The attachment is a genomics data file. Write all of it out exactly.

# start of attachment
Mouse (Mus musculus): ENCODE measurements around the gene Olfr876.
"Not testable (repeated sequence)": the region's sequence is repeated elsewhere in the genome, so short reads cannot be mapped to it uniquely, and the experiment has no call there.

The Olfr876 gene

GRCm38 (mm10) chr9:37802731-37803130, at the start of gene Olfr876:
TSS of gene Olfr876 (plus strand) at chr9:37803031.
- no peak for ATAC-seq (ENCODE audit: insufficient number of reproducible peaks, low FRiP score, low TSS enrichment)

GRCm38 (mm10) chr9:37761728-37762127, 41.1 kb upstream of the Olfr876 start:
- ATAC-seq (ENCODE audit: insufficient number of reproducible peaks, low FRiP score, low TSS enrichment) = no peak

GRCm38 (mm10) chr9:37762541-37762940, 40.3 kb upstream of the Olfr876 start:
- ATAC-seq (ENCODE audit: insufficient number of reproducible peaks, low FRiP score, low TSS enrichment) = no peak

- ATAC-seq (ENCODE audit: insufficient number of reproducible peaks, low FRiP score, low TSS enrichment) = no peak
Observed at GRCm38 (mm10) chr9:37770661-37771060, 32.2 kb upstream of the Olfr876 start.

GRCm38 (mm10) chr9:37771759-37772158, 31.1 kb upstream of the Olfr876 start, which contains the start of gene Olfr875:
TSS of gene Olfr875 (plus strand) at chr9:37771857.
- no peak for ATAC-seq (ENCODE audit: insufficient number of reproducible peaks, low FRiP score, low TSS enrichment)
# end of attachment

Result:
Mouse (Mus musculus): ENCODE measurements around the gene Olfr876.
"Not testable (repeated sequence)": the region's sequence is repeated elsewhere in the genome, so short reads cannot be mapped to it uniquely, and the experiment has no call there.

The Olfr876 gene

GRCm38 (mm10) chr9:37802731-37803130, at the start of gene Olfr876:
TSS of gene Olfr876 (plus strand) at chr9:37803031.
- no peak for ATAC-seq (ENCODE audit: insufficient number of reproducible peaks, low FRiP score, low TSS enrichment)

GRCm38 (mm10) chr9:37761728-37762127, 41.1 kb upstream of the Olfr876 start:
- ATAC-seq (ENCODE audit: insufficient number of reproducible peaks, low FRiP score, low TSS enrichment) = no peak

GRCm38 (mm10) chr9:37762541-37762940, 40.3 kb upstream of the Olfr876 start:
- ATAC-seq (ENCODE audit: insufficient number of reproducible peaks, low FRiP score, low TSS enrichment) = no peak

- ATAC-seq (ENCODE audit: insufficient number of reproducible peaks, low FRiP score, low TSS enrichment) = no peak
Observed at GRCm38 (mm10) chr9:37770661-37771060, 32.2 kb upstream of the Olfr876 start.

GRCm38 (mm10) chr9:37771759-37772158, 31.1 kb upstream of the Olfr876 start, which contains the start of gene Olfr875:
TSS of gene Olfr875 (plus strand) at chr9:37771857.
- no peak for ATAC-seq (ENCODE audit: insufficient number of reproducible peaks, low FRiP score, low TSS enrichment)